I have read the same book you have “The Coming Economic Collapse & $200/bbl. The author said rising oil prices will have a crippling effect to the economy UNLESS someone found a way to produce free energy. Well, besides the ambiguous progress of Steorn in Ireland, no one has been proven to find free energy, but there is something close to it that is very real. It turns out that there are 2 trillion barrels of oil right here in the US. It has been known for 100 years, but no one has been able to process the material the oil is trapped in – rock! That is until now… A company called oil tech estimates that it can produce oil at 5 to 28 dollars per barrel if the mines are allowed to open. And in a national crisis, I believe that America WILL open those mines and give the company excessive support in funds. While this may not prevent our country from reaching a recession, I believe it relieves us of the possibility of our civilization ending in the next few years.(be nice to us global warming…PLEASE!)
That being said, the price of oil will probably hit a tremendous high before the government realizes it needs to support Oil Tech full-power. Right now, I think the company is producing less than 30 barrels a day. We need millions of barrels to make any significant difference. Depression is still possible, but it won’t be AS serious.
Time to go work out my biceps.October 3, 2006 at 6:01 PM #37169(former)FormerSanDieganParticipant
This sounds like one of those conspiracy theories, like when people claimed that auto companies had the technology to produce vehicles that were capable of 100 MPG … hey, wait a minnute, it turns out that they do have that capability.
Too bad we burn coal to make the electricity, though.October 3, 2006 at 8:23 PM #37179BradPittParticipant
By the way, that place is Colorado, and the material is called oil shale.October 3, 2006 at 8:36 PM #371814plexownerParticipant
Goldman Sachs maintains a commodities index (GSCI) that has unleaded gas as one of the components.
Our new ‘friend’ Henry Paulson cut the weighting of the unleaded gas component by 75% in early August.
Any mutual or hedge funds following this index responded by selling their gas future long positions.
Lots of selling means that supply overcomes demand and walla, down go the prices.October 4, 2006 at 1:17 PM #37232powaysellerParticipant
4plexowner nailed it! On august 9, Bush’s buddy Paulson converted the Goldman Sachs Commodities Index oil weighting downward, causing billions of dollars of oil to be sold off.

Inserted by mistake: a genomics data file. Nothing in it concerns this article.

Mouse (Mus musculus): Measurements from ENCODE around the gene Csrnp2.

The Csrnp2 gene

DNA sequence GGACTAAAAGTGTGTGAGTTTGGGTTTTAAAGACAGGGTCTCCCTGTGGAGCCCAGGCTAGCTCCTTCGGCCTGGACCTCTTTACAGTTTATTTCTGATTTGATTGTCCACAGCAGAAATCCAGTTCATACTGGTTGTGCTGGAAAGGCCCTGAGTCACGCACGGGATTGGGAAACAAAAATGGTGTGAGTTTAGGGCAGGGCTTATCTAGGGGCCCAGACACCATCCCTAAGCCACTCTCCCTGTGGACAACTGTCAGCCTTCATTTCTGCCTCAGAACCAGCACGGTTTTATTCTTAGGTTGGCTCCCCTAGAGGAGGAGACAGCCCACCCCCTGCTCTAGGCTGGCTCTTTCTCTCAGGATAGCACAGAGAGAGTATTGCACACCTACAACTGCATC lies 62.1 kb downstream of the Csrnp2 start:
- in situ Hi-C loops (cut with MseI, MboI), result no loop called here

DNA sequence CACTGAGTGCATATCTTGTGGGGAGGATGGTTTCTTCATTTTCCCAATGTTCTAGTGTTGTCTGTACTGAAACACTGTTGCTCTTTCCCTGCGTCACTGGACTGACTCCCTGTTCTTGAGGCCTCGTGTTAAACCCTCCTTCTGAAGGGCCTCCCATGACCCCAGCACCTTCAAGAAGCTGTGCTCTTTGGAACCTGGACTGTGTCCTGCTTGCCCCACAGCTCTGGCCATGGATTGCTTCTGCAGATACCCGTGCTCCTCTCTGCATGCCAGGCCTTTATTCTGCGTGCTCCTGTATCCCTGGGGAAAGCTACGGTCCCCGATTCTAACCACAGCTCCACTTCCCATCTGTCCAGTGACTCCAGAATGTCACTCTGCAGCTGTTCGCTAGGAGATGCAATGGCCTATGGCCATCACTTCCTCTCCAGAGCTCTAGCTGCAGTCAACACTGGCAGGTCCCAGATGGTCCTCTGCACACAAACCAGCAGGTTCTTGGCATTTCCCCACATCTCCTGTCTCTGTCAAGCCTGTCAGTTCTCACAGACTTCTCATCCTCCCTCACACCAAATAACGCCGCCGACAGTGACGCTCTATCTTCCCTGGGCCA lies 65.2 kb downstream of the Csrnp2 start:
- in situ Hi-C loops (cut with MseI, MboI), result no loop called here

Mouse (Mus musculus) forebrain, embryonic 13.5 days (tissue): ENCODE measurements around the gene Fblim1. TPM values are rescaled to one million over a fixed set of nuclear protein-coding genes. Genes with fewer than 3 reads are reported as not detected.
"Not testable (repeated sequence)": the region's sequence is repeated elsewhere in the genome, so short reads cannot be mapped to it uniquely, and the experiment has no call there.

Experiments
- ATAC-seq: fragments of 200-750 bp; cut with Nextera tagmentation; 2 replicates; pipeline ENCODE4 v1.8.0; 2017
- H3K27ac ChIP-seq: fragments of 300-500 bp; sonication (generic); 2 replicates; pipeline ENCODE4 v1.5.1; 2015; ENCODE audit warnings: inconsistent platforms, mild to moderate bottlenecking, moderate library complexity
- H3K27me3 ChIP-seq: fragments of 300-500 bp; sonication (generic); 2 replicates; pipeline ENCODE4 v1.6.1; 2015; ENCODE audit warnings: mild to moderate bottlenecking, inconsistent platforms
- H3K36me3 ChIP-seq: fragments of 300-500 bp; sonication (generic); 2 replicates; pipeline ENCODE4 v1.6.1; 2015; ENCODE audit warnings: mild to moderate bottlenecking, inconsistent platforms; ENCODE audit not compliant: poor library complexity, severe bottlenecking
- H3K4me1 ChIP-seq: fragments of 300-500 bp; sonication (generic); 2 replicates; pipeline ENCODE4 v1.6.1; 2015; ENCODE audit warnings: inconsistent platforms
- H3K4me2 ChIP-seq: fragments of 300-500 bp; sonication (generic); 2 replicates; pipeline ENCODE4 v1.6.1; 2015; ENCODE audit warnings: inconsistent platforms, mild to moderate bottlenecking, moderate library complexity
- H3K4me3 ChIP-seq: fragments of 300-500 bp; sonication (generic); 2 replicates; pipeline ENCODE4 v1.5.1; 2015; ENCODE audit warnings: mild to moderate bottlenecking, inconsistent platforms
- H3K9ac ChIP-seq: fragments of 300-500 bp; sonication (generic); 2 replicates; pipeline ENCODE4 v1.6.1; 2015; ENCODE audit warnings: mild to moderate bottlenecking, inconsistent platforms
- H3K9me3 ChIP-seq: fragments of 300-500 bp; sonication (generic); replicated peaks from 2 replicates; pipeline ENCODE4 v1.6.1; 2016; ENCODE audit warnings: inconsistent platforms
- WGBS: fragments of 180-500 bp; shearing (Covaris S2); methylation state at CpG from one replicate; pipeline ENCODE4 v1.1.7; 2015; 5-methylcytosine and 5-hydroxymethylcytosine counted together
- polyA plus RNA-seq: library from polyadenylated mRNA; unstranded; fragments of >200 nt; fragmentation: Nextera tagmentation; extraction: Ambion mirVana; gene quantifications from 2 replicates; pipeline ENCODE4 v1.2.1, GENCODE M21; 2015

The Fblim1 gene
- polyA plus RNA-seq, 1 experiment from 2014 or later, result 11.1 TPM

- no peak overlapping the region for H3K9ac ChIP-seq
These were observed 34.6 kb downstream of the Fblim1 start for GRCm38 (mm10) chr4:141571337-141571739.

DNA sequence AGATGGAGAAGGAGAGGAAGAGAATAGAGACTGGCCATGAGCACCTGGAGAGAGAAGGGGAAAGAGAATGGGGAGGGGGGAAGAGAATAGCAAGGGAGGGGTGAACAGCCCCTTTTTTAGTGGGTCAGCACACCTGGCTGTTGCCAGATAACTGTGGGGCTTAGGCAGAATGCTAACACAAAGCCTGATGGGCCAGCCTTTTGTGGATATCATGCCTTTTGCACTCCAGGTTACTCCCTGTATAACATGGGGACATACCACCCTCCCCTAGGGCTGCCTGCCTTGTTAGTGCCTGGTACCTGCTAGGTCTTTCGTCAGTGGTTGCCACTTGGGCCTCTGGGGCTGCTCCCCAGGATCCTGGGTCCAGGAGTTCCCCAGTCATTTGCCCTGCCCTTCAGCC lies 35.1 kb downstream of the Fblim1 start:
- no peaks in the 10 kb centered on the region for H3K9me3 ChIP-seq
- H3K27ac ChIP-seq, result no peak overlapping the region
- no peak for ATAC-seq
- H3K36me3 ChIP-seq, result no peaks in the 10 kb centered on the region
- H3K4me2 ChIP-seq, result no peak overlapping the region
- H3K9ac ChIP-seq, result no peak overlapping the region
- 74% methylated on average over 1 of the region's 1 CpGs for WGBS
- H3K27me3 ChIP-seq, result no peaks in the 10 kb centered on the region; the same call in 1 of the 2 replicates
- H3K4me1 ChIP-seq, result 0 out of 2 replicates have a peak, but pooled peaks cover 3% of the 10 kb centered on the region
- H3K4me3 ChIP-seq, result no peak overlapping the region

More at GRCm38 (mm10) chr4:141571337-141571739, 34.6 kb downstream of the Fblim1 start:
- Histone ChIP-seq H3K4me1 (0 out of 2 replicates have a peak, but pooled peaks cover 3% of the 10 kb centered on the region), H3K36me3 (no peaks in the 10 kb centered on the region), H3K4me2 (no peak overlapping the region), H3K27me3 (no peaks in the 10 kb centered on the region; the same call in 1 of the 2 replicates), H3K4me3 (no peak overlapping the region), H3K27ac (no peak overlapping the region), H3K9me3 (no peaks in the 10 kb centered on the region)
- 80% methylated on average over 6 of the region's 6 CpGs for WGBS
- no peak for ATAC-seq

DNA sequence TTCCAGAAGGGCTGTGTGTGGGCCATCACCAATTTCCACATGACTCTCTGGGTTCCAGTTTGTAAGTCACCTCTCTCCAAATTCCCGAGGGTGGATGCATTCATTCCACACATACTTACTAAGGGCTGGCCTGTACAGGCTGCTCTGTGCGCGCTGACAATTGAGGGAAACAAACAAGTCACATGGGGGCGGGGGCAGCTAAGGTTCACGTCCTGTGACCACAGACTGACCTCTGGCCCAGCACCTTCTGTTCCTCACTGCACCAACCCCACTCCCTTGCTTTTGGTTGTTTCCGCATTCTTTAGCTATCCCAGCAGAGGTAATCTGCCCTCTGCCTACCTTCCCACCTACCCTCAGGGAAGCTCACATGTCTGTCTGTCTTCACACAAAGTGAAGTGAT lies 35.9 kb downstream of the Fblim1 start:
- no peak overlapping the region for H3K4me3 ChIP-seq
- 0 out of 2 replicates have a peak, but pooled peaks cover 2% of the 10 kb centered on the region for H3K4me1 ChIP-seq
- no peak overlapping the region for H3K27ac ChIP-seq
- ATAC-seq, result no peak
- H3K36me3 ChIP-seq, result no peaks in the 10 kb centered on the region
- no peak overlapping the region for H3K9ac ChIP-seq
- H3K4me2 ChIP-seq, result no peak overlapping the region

Remember, oil was high based on futures trading! With the futures price donw, voila; lower gas prices.
When oil fell, natural gas followed, and that’s what screwed Amaranth.
As CR said, it helps to have friends in high places.October 4, 2006 at 3:16 PM #37252poorgradstudentParticipant
Oil Shale is a lot like Ethanol, in that it’s competitive as a fuel source if the price of oil stays high in the long run. Those kind of energy sources do make $200/barrel (adjusted to today’s dollars, naturally) scenarios unlikely in any of our lifetimes.
I’m sure there is oil price manipulation. OPEC publicly manipulates the price, but the US also has strategic reserves. Bush’s approval rating is so closely tied to the price of gas right now that if I was him, I’d do everything I could to manipulate the price downward for the election.
That said, the Republicans are still going to lose seats in both chambers. They’re still going to keep control, but by slim margins. They’ve done a great job of gerrymandering and minimizing the number of competitive districts.October 4, 2006 at 11:33 PM #37302sstearns2Participant
It wasn’t oil that Goldman Sachs sold off. It was unleaded gasoline futures, a very direct way of controlling the price at the pump. Oil has to be processed so there’s a lag time. I wonder what gas prices are going to do in December?
ScottOctober 5, 2006 at 1:15 PM #373274plexownerParticipant
This article does a much better job of describing how Goldman Sach’s change affected the energy markets.
If you really want to understand how the world works read “The Creature from Jekyll Island: A Second Look at the Federal Reserve”, by Edward Griffin.
This book explains how the Western world is controlled by the banking cartel.
This book should be required reading for all Americans.January 2, 2007 at 8:30 PM #42567AnonymousGuest
Big Oil Manipulates Pump Prices
Yes, I think we all believed this to be true on some level. Sure, the wingnuts were in denial, but I know at my local Chevron station the MORNING after the November elections that gas rose 12 cents a gallon. Give me a break.